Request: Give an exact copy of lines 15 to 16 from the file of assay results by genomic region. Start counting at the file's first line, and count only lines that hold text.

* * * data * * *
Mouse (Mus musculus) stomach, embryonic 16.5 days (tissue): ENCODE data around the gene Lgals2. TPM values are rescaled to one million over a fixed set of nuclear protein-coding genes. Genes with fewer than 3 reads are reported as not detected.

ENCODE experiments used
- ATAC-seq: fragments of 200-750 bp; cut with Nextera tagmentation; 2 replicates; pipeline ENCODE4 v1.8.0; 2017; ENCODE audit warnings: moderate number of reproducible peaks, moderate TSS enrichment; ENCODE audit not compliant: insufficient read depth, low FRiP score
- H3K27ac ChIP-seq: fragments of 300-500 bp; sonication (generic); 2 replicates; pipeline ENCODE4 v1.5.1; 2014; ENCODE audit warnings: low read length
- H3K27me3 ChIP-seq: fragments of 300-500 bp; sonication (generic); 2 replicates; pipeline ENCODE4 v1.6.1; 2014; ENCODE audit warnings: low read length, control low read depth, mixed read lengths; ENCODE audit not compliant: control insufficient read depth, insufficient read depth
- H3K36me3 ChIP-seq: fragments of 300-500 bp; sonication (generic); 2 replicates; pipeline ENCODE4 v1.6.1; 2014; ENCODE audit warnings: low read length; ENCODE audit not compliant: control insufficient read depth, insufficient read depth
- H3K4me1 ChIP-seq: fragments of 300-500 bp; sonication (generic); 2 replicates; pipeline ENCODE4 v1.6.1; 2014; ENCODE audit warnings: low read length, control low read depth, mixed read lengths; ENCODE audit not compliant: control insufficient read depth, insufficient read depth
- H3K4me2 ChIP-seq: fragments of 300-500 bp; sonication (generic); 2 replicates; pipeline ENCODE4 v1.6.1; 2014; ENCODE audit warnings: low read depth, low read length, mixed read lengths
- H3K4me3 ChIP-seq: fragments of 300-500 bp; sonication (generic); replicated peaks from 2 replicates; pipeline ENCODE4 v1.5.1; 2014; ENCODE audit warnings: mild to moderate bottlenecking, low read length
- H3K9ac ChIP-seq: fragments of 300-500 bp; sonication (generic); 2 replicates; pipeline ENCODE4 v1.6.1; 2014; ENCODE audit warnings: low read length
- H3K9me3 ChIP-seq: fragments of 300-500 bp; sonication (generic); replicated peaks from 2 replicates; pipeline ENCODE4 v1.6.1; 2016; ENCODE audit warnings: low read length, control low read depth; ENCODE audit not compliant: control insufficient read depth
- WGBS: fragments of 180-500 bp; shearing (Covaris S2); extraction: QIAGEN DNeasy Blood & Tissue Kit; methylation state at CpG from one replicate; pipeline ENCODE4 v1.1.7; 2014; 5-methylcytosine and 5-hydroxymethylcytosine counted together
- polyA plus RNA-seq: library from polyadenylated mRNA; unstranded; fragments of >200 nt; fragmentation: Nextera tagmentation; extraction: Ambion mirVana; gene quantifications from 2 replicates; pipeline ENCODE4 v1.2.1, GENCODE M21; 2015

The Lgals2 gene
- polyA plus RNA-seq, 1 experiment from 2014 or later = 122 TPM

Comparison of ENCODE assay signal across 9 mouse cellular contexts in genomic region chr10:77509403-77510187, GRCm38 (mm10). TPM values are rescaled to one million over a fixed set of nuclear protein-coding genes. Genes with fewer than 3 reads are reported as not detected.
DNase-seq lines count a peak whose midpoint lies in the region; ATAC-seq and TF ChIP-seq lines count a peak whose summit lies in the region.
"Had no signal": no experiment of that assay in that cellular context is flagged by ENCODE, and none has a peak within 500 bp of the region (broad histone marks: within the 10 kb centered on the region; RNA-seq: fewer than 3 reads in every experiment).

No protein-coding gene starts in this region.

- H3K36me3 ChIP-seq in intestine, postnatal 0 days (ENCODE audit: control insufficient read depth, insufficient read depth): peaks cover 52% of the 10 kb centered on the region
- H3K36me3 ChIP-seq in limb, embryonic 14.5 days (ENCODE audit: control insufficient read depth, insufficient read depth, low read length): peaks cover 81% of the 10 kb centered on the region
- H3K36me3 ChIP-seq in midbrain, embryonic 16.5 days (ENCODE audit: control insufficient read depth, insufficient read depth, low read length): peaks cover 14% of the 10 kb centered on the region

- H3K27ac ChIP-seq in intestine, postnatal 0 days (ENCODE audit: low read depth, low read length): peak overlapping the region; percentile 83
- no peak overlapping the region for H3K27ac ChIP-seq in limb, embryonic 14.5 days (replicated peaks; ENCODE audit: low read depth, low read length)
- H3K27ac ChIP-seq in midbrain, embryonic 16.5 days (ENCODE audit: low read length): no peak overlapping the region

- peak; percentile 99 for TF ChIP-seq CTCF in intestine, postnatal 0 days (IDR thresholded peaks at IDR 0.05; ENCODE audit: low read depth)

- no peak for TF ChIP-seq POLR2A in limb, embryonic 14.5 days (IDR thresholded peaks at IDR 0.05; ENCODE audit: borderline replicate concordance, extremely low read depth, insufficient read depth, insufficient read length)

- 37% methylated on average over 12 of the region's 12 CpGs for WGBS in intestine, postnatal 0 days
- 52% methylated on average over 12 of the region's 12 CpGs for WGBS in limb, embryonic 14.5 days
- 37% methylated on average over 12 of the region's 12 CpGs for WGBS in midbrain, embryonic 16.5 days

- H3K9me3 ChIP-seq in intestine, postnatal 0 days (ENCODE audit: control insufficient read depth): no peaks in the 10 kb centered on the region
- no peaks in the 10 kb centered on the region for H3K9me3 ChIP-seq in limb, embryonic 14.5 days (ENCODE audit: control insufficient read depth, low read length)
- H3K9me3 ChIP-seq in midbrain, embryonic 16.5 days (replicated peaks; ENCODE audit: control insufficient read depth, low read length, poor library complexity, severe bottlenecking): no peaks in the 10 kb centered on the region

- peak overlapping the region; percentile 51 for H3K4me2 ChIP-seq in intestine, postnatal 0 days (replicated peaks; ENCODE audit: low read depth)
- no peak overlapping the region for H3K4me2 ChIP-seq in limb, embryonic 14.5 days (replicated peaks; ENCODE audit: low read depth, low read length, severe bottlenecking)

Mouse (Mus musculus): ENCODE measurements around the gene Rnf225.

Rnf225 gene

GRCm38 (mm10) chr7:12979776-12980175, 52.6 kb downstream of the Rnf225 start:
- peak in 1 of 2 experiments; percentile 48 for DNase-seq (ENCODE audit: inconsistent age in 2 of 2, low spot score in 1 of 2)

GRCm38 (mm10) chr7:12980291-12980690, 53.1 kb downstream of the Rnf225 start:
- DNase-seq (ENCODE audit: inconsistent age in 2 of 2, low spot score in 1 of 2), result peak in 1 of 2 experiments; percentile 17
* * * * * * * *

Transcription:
- polyA plus RNA-seq, 1 experiment from 2014 or later = 122 TPM

Comparison of ENCODE assay signal across 9 mouse cellular contexts in genomic region chr10:77509403-77510187, GRCm38 (mm10). TPM values are rescaled to one million over a fixed set of nuclear protein-coding genes. Genes with fewer than 3 reads are reported as not detected.